• Boost innovation by developing links between universities and firms, business development for SMEs and improving business environment (improving tax collection, reducing court backlogs)
  • Expand labour market integration programmes for women, older workers, and immigrants, by  providing continuous training and job placement services
  • Promote high density development, by reduction of land consumption and more transit-oriented development
  • Integrate land use and water planning
  • Increase vertical co-ordination within the Venice city-region, especially through co-ordinated land use planning.
  • Extend horizontal co-operation, through pilot-projects in tourism, inter-city flagship projects, metropolitan climate change strategies, the creation of a metropolitan transit authority and the preparation for a debate on more radical governance options (such as a metropolitan city or “città metropolitana”).


Reaction to this book





"A perception of this region could be that of a territory where business life may mix with pleasure and vice versa....During the past three decades the success of the Veneto Region in industry and tourism activities has attracted a large quantity of all kind of workers....Venice attracts thousand of tourists every year just with some of the main well known attractions...These incomparable cultural assets are advantages for the regional brand." Sara Topelson de Grinberg, Ministry of Social Development (SEDESOL), Mexico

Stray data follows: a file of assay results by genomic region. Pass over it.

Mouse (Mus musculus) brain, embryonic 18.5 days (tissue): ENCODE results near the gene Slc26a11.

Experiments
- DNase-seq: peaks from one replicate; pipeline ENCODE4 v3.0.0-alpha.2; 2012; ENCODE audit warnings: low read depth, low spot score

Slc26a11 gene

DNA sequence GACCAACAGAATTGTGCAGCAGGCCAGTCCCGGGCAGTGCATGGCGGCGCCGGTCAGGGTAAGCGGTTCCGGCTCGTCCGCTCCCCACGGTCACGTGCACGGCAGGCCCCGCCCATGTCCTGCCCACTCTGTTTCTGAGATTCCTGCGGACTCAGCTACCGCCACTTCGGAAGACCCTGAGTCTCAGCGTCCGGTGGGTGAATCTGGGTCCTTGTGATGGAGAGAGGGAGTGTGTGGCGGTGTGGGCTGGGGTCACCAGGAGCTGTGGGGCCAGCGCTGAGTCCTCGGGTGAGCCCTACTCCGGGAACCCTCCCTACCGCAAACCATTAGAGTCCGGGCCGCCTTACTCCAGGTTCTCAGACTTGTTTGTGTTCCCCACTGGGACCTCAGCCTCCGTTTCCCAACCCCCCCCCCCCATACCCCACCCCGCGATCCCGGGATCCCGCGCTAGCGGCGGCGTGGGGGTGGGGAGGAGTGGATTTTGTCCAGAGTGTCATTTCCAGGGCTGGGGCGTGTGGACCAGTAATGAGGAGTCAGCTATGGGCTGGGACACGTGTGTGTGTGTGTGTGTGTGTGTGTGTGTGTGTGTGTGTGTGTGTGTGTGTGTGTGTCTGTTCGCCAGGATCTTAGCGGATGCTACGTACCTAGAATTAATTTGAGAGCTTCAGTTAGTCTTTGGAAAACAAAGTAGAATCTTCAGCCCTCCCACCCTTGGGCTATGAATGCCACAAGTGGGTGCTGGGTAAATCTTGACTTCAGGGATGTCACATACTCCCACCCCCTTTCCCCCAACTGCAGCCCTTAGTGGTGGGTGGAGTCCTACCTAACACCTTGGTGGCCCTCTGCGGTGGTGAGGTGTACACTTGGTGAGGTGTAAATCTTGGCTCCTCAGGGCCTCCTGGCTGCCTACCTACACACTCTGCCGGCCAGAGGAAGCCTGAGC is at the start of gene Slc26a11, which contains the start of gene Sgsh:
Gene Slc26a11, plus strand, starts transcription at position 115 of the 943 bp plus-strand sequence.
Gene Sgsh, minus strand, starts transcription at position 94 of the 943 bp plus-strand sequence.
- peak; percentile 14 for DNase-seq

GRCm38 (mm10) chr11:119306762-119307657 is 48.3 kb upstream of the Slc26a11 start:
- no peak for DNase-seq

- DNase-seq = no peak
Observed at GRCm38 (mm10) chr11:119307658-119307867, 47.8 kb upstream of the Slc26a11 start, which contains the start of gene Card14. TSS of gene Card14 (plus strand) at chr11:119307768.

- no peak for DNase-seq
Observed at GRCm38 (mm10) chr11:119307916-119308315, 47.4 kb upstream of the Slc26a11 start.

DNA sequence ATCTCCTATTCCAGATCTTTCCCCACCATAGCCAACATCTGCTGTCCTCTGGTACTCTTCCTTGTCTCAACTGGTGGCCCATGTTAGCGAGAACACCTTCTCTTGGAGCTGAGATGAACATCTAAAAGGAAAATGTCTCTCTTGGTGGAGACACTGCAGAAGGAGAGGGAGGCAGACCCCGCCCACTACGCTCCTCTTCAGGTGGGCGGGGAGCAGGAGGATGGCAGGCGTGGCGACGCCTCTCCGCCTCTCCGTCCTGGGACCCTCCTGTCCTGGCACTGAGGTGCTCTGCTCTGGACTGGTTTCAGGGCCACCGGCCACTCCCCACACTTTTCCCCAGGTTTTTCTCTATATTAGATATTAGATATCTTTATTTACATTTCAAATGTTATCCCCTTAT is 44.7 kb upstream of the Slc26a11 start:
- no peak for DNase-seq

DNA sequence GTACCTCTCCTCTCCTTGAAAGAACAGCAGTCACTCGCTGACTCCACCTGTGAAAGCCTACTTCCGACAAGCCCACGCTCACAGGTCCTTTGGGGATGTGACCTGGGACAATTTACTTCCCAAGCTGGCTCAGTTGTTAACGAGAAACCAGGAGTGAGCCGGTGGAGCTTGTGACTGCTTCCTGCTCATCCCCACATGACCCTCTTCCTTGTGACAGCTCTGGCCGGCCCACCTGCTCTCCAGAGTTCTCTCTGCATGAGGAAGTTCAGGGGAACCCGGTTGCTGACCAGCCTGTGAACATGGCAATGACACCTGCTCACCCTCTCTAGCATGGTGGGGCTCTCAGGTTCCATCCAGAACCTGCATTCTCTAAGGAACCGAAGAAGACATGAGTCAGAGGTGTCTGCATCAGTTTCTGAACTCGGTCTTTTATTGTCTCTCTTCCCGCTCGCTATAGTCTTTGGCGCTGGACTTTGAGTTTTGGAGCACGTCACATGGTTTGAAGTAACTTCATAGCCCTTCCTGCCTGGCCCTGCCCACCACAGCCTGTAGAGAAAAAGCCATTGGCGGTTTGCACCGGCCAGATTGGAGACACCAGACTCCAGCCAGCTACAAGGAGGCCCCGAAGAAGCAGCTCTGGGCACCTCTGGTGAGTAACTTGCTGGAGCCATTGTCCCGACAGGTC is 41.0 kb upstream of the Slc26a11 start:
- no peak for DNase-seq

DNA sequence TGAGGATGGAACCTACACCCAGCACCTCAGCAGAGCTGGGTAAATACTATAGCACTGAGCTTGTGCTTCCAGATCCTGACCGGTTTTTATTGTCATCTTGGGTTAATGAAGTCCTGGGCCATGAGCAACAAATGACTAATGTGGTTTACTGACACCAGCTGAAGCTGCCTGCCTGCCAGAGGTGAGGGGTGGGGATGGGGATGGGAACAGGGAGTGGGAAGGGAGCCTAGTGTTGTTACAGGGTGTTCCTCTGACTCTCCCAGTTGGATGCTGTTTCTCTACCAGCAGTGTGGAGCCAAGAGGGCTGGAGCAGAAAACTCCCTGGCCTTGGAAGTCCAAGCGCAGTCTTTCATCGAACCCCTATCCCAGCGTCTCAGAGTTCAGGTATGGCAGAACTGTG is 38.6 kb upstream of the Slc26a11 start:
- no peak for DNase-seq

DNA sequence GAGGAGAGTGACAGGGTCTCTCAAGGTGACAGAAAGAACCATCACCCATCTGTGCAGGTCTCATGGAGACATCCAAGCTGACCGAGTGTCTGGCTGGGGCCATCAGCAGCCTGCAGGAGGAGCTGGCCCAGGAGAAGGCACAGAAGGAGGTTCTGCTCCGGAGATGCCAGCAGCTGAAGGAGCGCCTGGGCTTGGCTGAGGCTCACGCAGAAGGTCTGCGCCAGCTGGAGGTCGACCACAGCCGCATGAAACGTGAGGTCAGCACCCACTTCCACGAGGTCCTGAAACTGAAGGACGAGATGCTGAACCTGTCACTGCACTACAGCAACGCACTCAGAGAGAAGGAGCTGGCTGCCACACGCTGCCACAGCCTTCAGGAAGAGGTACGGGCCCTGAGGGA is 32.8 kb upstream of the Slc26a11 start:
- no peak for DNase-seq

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"Continuing to talk about water but starting with the discussion on climate change, let me pay tribute to the huge works that you are conducting in terms of the barrier system (Mose project). ....The challenge for the Venice Authorities is to create synergies in the different levels of planning to achieve the full integration of the planning processes on land use, water management and permitting of economic activities." Pedro Liberato, Permanent Delegation of Portugal to the OECD

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"In strikes me in looking over the Review, that among the primary needs of Venice, that education and workforce development really seem to be at the heart of the needs of the region and this of course is not uncommon across the member nations here.... The importance of developing links between universities and the private sector cannot be emphasised enough."  Dennis Alvord, US Department of Commerce

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"Veneto’s economy benefits from a high concentration of small and medium-sized enterprises, which are often geared towards export. However, the large share of micro-enterprises will be increasingly a challenge as companies have to compete more and more on a global scale. Many SMEs have not been able to promote a significant process of technological modernization and innovation, particularly with respect to marketing, and their efforts to interact with universities and research centres have been quite low. Malte Bornkamm, Federal Ministry of Economics and Technology